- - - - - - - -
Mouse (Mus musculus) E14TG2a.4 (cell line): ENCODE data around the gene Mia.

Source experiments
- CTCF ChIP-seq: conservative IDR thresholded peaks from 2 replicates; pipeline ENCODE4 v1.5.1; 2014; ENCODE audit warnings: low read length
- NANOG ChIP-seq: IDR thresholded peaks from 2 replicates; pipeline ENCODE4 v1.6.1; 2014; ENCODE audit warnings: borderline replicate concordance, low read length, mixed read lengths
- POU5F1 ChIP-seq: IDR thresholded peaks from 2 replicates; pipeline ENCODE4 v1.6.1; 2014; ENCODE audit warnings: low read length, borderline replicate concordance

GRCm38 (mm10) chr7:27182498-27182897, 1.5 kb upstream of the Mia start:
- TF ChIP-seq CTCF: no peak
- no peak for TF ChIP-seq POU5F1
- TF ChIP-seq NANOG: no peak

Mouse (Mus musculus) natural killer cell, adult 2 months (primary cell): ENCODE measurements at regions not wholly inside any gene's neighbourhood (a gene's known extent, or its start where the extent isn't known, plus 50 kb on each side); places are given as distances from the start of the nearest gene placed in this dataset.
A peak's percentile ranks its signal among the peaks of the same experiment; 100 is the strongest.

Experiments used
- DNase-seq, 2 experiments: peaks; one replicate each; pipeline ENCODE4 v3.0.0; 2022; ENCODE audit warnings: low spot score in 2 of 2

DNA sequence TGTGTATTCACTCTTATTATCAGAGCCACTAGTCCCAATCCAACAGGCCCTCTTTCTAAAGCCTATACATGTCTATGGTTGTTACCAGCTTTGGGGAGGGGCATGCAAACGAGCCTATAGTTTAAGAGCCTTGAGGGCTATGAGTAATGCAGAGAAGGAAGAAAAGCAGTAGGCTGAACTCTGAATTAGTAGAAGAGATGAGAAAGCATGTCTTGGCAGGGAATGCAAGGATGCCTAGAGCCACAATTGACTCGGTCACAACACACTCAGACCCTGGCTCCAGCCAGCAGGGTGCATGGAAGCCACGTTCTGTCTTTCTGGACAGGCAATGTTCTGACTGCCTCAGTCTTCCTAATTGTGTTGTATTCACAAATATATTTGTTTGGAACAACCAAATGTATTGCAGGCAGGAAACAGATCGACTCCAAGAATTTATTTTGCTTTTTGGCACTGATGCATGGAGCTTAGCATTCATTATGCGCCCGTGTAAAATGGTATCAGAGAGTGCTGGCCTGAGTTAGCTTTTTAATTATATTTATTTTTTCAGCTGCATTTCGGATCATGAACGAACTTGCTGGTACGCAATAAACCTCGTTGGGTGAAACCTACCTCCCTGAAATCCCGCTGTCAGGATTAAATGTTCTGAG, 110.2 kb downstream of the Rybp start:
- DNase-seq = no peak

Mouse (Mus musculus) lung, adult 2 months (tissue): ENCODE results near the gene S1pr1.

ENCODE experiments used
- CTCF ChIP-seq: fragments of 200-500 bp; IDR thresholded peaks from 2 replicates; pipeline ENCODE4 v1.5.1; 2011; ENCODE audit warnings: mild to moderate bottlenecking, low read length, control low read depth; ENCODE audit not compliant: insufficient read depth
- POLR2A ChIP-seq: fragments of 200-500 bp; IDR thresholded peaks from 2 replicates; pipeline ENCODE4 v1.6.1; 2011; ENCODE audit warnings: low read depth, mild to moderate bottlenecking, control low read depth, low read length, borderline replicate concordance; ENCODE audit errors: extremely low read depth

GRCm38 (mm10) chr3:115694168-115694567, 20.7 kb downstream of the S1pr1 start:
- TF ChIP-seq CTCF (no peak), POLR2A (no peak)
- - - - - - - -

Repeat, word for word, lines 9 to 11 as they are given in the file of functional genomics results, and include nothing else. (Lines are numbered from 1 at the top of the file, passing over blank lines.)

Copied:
- TF ChIP-seq NANOG: no peak

Mouse (Mus musculus) natural killer cell, adult 2 months (primary cell): ENCODE measurements at regions not wholly inside any gene's neighbourhood (a gene's known extent, or its start where the extent isn't known, plus 50 kb on each side); places are given as distances from the start of the nearest gene placed in this dataset.
A peak's percentile ranks its signal among the peaks of the same experiment; 100 is the strongest.